Tuesday, February 9, 1999 Published at 17:28 GMT
The might of the Mini
By Rebecca Thomas and Liz Doig
When the first Mini rolled off the production line in 1959 it was met by a surprised and sceptical public.
Movie-goers knew that Americans drove cars as big as whales - and in that post-war era, the American lifestyle represented progress.
In Britain, however, rationing was still in effect - and then the Suez crisis of 1956 threatened to stem supplies of oil.
Car manufacturers smelled danger - and set their design teams the task of coming up with fuel-efficient automobiles.
With petrol in short supply, the roads had already seen energy-saving bubble cars from Germany.
Sir Alec Issigonis, the brains behind the Morris Minor, was asked by the British Motor Corporation to build a Mini Minor to chase them away. The "minor" was later dropped.
Now 40 years on it is acknowledged as both a classic and a national treasure - and has been copied by every small car manufacturer ever since.
The location is fitting: the Mini is an ergonomic marvel.
It is small on the outside but big on the inside. It handles like a racing car yet costs a fraction of the price.
John Cutler, a member of the original design team, told BBC News Online: "The designs originated from putting seats on the shop floor.
"Then we got all sorts of people to sit on them - secretaries from the offices, 6ft manual workers - and we got them to indicate what space they needed in the car.
"We measured how much space would be needed to open a map, where a pocket would be needed to stow the map. It is a very ergonomic car."
As a result, more than five million of the little motors have been sold in the past four decades. There are more than 100 Mini owner clubs and countless magazines.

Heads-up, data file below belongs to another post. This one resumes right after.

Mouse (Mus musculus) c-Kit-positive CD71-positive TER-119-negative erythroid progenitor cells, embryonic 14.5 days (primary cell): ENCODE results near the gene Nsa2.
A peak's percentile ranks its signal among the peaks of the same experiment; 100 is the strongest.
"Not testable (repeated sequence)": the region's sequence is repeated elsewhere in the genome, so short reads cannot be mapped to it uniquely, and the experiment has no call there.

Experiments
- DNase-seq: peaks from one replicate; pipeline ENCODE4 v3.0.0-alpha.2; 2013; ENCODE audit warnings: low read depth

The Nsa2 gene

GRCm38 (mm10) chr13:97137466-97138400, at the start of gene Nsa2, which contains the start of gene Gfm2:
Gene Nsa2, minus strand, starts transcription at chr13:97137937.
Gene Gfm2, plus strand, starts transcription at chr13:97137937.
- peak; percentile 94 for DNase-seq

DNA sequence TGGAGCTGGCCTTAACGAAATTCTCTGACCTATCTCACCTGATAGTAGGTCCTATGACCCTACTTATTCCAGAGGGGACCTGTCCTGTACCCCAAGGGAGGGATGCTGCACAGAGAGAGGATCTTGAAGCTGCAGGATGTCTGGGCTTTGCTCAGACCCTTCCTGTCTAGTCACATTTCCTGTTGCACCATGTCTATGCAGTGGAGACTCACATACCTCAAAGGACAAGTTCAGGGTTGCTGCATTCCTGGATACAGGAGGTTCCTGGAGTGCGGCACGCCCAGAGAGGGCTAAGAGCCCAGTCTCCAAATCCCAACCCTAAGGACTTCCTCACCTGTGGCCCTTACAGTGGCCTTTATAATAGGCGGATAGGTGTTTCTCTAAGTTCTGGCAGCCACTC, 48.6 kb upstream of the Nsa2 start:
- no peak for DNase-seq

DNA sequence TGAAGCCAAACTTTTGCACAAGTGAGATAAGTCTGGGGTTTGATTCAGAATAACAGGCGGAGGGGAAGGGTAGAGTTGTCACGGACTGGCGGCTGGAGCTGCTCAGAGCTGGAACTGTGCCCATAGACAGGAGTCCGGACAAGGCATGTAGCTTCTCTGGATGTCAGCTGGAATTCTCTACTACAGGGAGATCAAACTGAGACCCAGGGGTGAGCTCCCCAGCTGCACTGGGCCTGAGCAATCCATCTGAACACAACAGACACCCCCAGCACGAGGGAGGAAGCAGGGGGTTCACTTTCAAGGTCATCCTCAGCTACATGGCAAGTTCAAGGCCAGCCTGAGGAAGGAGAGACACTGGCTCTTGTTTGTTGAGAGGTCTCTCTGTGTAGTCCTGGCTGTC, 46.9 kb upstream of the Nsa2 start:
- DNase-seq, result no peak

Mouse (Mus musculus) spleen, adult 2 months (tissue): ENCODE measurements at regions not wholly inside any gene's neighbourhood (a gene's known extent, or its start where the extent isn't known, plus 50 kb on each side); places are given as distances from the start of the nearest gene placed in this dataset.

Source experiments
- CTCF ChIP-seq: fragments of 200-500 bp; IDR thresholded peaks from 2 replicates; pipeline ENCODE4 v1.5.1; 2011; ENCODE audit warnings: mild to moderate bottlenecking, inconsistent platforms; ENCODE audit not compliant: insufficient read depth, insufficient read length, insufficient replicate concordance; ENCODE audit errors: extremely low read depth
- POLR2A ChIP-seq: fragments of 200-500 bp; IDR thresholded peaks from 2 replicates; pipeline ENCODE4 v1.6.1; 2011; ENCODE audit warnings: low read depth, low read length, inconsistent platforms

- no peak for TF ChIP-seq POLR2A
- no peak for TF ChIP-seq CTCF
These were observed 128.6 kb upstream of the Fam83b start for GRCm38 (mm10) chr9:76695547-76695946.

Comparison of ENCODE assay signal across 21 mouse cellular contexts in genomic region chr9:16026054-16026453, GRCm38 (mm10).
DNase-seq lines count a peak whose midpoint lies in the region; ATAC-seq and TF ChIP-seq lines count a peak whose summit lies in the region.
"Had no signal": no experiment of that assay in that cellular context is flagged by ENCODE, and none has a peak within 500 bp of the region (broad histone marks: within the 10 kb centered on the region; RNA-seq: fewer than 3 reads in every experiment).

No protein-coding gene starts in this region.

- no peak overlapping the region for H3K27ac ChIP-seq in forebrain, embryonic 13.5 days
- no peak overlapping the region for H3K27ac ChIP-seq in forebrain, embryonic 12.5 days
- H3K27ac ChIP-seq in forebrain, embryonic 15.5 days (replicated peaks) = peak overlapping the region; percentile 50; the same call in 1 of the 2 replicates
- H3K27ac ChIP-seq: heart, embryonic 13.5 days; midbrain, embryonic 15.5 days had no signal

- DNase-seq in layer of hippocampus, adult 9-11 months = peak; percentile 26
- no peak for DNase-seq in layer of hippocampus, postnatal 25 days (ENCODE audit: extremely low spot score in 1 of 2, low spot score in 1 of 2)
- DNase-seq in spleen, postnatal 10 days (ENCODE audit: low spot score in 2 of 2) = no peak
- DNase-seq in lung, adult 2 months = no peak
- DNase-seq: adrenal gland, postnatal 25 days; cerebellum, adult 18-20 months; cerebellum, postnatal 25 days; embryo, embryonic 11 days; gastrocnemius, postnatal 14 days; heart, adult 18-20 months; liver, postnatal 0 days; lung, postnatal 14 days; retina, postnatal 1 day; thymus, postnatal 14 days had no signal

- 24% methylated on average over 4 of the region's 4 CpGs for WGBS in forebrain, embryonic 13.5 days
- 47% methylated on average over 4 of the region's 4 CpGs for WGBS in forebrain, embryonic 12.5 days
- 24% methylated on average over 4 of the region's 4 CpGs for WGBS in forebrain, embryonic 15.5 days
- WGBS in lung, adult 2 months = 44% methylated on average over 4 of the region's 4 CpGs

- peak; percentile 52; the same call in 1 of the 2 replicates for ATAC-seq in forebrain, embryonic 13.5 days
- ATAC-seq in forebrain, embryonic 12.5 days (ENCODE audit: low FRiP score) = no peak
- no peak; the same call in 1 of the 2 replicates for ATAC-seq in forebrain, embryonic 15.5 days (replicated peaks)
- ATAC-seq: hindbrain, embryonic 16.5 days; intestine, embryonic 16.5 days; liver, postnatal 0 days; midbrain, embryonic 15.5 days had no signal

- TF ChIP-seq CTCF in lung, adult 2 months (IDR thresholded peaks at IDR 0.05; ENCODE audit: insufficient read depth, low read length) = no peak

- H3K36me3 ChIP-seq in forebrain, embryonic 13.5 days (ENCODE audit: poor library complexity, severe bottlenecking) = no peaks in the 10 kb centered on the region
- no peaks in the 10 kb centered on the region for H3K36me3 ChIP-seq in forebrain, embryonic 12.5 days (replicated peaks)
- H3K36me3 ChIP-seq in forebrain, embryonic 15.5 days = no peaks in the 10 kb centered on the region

Issigonis called it "wizardry on wheels", and before his death in 1988, he said: "I thought we had to do something better than the bubble cars.
"I thought we should make a very small car for the housewife that was economical to run with lots of shopping space inside which didn't need a big boot."
The result was a car in which 80% of the space was for passengers. It even had hollowed out door pockets and wicker baskets under the seat.
Mr Cutler said: "The principle was to come up with the bare basics for a car, without ostentation, whilst maximising the space available, and making it as fuel-efficient as possible.
"One of Issigonis's peeves about American cars was the thickness of their doors. He used to say that you could build a whole car out of the metal they used for one door.
"He was very insistent that the Mini should have thinner, and therefore lighter, doors."
No overnight success
But despite being nippy, easy to manoeuvre - and cheap at £497 - the car proved to be too much ahead of its time.
A mere 8,000 were sold its first year. It needed BMC's publicity department to give Minis away to celebrities to make the man on the street take notice.
Influential 60s fashion designer Mary Quant said of her Mini: "It was my first car and I was very proud of. It was black with black leather seats - a handbag on wheels. Flirty, fun and exciting, it went exactly with the miniskirt."
But, the Mini's real break came in 1961 when the racing car builder John Cooper built his souped-up Mini Cooper.
It was the first British car to win the European Car Championship plus the Monte Carlo Rally three times. And at a street price of £680 the Cooper was a massive hit.
One of the family
A multitude of derivatives followed from luminous vans to the al fresco Mini Moke. The elegant Elf had panache. While the Hornet, with its wood, leather and chrome grills, was in a class of its own.
There have been 28 limited and special editions sporting a variety of exotic names from the Ritz to the Equinox. All too have had special features from leather steering wheels to velvet seats.
In 1968, BMC became British Leyland which tried unsuccessfully to axe the Mini. Later in 1980 it brought in the hatchback Mini Metro to supplant it.
Nonetheless the Mini continues. And although its current maker Rover is considering its future, it says it will continue making it until 2000 when it launches the new design.
The new model has been described by Chris Rosamond
But with the Japanese and Americans readily paying more than £20,000 for a classic Mini, it has a hard act to follow.
Mini: 40 Years of a Design Icon is at London's Design Museum until 9 May 1999.